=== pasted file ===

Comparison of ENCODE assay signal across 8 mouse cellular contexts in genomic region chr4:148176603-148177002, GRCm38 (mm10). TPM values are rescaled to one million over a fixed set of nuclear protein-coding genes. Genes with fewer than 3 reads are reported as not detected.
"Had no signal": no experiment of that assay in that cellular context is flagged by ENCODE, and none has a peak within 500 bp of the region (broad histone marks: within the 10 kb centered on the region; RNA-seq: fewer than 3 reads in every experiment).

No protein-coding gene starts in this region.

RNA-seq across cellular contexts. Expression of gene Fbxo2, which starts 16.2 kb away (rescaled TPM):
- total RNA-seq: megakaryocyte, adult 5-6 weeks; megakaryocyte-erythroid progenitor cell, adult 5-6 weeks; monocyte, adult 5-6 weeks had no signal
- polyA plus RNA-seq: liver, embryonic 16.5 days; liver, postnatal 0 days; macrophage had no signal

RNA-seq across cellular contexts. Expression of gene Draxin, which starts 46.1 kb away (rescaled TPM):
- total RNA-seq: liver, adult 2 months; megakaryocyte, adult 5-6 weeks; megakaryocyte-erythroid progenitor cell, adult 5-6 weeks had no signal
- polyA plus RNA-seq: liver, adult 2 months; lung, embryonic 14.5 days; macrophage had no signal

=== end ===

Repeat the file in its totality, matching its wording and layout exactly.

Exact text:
Comparison of ENCODE assay signal across 8 mouse cellular contexts in genomic region chr4:148176603-148177002, GRCm38 (mm10). TPM values are rescaled to one million over a fixed set of nuclear protein-coding genes. Genes with fewer than 3 reads are reported as not detected.
"Had no signal": no experiment of that assay in that cellular context is flagged by ENCODE, and none has a peak within 500 bp of the region (broad histone marks: within the 10 kb centered on the region; RNA-seq: fewer than 3 reads in every experiment).

No protein-coding gene starts in this region.

RNA-seq across cellular contexts. Expression of gene Fbxo2, which starts 16.2 kb away (rescaled TPM):
- total RNA-seq: megakaryocyte, adult 5-6 weeks; megakaryocyte-erythroid progenitor cell, adult 5-6 weeks; monocyte, adult 5-6 weeks had no signal
- polyA plus RNA-seq: liver, embryonic 16.5 days; liver, postnatal 0 days; macrophage had no signal

RNA-seq across cellular contexts. Expression of gene Draxin, which starts 46.1 kb away (rescaled TPM):
- total RNA-seq: liver, adult 2 months; megakaryocyte, adult 5-6 weeks; megakaryocyte-erythroid progenitor cell, adult 5-6 weeks had no signal
- polyA plus RNA-seq: liver, adult 2 months; lung, embryonic 14.5 days; macrophage had no signal